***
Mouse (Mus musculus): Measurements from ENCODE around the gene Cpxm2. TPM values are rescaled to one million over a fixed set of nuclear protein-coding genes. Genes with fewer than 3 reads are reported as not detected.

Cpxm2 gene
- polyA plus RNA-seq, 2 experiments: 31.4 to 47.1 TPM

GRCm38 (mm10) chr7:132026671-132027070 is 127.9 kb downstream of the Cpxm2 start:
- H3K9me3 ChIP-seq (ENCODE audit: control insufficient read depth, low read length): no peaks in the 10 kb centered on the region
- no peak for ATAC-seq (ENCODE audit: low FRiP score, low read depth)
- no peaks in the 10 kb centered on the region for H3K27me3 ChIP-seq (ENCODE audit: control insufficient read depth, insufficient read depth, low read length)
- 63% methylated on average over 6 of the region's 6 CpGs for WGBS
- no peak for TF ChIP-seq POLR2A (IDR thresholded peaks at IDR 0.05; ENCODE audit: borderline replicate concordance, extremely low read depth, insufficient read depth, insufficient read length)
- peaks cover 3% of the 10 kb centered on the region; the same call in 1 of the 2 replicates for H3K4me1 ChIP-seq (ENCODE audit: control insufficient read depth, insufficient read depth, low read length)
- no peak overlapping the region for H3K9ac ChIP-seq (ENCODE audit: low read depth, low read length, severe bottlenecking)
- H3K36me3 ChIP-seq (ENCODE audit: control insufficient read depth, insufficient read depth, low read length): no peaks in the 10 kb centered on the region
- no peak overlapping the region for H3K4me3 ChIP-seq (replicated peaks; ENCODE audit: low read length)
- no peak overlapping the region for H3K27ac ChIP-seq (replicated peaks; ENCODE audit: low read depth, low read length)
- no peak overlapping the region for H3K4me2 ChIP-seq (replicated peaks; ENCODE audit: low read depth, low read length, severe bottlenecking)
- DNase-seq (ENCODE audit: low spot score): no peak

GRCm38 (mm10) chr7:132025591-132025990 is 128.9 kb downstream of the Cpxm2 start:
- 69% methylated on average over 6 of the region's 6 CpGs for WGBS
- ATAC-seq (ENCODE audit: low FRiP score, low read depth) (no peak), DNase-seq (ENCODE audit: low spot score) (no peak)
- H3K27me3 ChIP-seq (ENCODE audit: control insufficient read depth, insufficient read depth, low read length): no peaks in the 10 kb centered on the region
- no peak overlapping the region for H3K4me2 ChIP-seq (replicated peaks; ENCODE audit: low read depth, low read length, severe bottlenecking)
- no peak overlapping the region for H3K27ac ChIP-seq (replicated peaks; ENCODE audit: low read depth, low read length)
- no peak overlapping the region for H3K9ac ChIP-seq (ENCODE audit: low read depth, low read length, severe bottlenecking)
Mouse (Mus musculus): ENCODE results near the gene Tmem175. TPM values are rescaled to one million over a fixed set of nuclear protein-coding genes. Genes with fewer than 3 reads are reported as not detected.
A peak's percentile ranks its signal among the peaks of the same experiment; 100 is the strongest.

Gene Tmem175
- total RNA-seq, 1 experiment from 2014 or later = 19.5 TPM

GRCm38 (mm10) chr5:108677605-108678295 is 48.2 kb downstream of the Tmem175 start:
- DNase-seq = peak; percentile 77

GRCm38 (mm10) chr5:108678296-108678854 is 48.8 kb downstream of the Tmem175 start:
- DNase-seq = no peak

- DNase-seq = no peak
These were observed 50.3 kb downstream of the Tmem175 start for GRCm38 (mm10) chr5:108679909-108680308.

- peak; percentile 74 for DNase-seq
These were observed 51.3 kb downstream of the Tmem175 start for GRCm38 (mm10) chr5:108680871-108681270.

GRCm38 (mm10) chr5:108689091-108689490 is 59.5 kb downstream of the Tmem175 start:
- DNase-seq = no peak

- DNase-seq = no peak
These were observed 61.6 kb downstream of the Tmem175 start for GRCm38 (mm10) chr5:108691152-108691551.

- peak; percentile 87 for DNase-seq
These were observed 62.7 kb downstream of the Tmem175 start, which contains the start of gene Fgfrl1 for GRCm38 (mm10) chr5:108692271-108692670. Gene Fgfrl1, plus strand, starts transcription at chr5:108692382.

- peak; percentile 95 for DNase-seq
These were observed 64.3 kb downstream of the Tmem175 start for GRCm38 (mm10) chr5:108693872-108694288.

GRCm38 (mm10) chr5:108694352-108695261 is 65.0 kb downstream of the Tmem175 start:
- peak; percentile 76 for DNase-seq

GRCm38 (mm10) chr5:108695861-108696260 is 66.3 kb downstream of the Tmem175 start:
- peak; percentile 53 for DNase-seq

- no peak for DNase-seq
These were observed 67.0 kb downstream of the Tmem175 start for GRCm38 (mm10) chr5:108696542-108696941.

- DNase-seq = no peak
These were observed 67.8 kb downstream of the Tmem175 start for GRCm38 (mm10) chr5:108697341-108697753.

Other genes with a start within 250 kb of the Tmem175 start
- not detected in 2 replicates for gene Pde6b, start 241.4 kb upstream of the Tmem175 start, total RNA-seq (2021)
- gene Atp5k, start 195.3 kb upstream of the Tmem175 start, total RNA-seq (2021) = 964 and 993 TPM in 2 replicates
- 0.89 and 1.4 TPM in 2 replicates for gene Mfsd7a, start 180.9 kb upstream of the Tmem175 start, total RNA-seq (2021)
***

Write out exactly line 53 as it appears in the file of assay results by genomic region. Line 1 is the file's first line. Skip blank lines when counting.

- not detected in 2 replicates for gene Pde6b, start 241.4 kb upstream of the Tmem175 start, total RNA-seq (2021)